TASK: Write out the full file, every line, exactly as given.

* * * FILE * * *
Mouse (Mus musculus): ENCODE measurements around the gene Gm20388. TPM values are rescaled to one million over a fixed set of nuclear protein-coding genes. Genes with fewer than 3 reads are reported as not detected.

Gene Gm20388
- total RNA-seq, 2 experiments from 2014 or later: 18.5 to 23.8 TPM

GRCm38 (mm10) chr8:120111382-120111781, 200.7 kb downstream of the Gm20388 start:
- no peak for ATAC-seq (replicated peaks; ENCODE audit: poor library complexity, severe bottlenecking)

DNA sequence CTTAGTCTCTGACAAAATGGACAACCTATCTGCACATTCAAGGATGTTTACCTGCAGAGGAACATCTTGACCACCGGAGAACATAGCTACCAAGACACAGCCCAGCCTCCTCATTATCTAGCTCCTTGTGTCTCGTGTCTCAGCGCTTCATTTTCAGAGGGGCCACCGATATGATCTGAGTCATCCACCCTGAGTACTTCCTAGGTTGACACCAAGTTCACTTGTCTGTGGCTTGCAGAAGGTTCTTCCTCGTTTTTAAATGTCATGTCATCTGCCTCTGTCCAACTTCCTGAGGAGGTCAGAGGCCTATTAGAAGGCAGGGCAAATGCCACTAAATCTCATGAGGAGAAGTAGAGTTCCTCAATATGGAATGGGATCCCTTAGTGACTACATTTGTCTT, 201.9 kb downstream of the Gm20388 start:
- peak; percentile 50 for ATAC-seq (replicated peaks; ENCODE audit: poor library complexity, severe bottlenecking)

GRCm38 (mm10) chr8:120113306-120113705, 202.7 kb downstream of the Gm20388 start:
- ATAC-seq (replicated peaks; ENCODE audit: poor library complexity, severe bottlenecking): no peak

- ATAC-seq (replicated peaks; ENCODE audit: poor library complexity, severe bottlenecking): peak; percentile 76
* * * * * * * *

Mouse (Mus musculus): ENCODE measurements around the gene Gm20388. TPM values are rescaled to one million over a fixed set of nuclear protein-coding genes. Genes with fewer than 3 reads are reported as not detected.

Gene Gm20388
- total RNA-seq, 2 experiments from 2014 or later: 18.5 to 23.8 TPM

GRCm38 (mm10) chr8:120111382-120111781, 200.7 kb downstream of the Gm20388 start:
- no peak for ATAC-seq (replicated peaks; ENCODE audit: poor library complexity, severe bottlenecking)

DNA sequence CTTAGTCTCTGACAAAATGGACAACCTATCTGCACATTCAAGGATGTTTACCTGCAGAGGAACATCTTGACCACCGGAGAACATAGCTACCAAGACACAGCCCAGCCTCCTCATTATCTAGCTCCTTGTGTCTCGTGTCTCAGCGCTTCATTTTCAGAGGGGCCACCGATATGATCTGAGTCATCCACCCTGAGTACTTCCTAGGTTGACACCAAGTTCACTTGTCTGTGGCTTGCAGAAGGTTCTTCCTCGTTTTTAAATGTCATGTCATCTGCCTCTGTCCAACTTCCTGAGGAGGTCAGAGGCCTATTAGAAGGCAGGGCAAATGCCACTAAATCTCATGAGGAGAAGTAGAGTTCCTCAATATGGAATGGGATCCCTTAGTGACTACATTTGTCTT, 201.9 kb downstream of the Gm20388 start:
- peak; percentile 50 for ATAC-seq (replicated peaks; ENCODE audit: poor library complexity, severe bottlenecking)

GRCm38 (mm10) chr8:120113306-120113705, 202.7 kb downstream of the Gm20388 start:
- ATAC-seq (replicated peaks; ENCODE audit: poor library complexity, severe bottlenecking): no peak

- ATAC-seq (replicated peaks; ENCODE audit: poor library complexity, severe bottlenecking): peak; percentile 76